U.S. Military Counterintelligence Activities Raise Privacy Concerns

U.S. Military Counterintelligence Activities Raise Privacy Concerns

Investigators for the U.S. Department of Defense (DOD) have concluded that, due primarily to a lack of effective centralized training and coordination, DOD personnel involved in previous counterterrorism and counterintelligence investigations may have violated Americans' civil liberties when reviewing their financial and other personal records.

According to documents recently released under the U.S. Freedom of Information Act, the department has issued 455 national security letters -- subpoenas that allow authorized government officials to examine, without court order, the personal data of American citizens suspected of involvement in espionage, terrorism, and other activities that threaten the security of the United States -- since the Congress enacted the USA PATRIOT Act in late 2001. More than half of these letters were issued since 2005.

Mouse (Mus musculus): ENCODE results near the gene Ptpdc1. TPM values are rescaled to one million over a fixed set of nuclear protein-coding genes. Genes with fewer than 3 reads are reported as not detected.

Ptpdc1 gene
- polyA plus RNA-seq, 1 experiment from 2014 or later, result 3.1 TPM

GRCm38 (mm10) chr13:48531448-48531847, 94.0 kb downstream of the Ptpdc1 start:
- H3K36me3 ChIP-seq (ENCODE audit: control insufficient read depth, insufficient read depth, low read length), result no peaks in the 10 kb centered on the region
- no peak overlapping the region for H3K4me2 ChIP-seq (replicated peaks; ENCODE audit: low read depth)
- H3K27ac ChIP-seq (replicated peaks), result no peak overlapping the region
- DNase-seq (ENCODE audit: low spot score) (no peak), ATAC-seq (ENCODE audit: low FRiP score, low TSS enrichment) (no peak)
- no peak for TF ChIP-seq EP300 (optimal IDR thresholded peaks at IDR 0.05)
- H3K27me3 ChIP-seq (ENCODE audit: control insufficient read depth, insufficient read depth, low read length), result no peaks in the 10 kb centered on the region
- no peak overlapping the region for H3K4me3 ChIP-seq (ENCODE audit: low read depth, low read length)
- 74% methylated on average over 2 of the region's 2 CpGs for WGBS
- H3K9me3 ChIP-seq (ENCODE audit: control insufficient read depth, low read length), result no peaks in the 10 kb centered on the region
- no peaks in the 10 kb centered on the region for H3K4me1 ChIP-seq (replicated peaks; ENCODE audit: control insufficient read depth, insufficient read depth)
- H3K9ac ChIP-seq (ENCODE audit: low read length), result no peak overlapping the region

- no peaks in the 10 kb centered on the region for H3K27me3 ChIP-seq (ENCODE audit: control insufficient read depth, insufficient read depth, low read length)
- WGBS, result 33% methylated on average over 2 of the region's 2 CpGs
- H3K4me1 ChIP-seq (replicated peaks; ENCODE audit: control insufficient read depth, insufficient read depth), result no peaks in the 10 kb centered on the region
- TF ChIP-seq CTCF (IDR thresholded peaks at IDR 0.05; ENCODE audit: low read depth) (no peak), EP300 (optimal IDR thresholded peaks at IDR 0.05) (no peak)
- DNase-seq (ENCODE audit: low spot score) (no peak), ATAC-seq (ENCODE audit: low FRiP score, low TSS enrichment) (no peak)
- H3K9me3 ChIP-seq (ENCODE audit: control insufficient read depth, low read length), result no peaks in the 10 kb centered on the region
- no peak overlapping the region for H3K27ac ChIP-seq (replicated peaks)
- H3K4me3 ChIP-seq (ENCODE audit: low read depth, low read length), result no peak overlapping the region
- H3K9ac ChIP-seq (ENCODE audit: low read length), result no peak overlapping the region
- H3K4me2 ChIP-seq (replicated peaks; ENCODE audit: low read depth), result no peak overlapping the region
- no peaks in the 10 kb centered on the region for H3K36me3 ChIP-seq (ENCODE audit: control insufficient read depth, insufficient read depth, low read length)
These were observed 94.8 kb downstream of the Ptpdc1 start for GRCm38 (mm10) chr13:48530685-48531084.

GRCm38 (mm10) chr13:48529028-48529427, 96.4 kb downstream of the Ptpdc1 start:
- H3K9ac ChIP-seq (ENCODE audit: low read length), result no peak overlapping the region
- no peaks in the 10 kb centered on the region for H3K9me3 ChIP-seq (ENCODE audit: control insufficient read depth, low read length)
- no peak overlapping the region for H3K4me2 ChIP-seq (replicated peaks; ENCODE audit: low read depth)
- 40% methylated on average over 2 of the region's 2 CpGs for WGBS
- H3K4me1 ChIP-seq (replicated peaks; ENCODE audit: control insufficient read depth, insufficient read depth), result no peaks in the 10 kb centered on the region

DOD representatives claim they need to collect such records to counter penetration by hostile intelligence and terrorist groups. In particular, they argue that the financial information can help investigators determine the source of unexplained wealth of DOD personnel.

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